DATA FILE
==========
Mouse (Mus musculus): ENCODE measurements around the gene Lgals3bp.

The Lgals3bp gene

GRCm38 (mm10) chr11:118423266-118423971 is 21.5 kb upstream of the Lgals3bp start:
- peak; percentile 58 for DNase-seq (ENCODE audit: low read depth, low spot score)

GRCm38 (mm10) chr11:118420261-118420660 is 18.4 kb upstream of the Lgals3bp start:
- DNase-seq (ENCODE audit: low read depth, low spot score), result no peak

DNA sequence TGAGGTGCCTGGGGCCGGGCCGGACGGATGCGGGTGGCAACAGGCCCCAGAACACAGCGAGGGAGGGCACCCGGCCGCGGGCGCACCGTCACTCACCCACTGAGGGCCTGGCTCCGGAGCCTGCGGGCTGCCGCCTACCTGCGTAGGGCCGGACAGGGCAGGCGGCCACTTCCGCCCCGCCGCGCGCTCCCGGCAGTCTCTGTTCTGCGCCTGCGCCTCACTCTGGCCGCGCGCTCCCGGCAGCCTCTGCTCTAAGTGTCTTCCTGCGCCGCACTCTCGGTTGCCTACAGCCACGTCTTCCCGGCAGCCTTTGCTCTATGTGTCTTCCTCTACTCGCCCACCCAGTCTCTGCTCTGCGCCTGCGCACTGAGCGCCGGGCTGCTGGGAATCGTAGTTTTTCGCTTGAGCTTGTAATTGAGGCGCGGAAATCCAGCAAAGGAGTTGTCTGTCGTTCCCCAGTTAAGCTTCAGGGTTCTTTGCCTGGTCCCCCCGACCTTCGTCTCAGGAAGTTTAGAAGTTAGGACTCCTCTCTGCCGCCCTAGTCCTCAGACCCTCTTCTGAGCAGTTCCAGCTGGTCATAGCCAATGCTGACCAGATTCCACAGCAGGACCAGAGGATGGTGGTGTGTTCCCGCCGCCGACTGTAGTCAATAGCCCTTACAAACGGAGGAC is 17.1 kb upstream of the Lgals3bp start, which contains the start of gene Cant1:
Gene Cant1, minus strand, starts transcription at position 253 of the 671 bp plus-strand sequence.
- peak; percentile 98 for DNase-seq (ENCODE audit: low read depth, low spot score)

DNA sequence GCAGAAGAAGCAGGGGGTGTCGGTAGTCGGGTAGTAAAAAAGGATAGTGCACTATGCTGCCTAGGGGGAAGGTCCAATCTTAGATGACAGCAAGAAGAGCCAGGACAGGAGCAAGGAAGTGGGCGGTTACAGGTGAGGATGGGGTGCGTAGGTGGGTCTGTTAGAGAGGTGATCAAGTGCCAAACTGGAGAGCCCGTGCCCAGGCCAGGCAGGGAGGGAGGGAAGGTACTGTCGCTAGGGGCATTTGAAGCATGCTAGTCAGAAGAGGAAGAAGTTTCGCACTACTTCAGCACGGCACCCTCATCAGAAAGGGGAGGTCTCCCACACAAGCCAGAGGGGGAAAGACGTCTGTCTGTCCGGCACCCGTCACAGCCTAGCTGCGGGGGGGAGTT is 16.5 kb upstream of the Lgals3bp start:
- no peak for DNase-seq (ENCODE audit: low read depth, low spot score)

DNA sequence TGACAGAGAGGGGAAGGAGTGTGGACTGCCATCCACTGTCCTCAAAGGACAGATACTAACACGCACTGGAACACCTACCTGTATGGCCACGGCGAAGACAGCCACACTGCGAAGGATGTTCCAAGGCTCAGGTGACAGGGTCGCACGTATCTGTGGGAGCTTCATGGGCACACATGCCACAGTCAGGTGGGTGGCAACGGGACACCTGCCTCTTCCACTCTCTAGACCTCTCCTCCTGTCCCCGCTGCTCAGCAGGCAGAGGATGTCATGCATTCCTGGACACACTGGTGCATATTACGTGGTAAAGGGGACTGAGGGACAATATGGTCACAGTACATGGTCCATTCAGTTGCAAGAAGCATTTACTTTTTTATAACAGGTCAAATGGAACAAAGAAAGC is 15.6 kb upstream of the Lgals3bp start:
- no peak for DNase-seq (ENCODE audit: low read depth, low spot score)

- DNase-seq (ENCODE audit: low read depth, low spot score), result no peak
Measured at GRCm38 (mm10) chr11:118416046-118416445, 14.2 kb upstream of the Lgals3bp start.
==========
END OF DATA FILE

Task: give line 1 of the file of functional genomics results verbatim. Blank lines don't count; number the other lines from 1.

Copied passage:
Mouse (Mus musculus): ENCODE measurements around the gene Lgals3bp.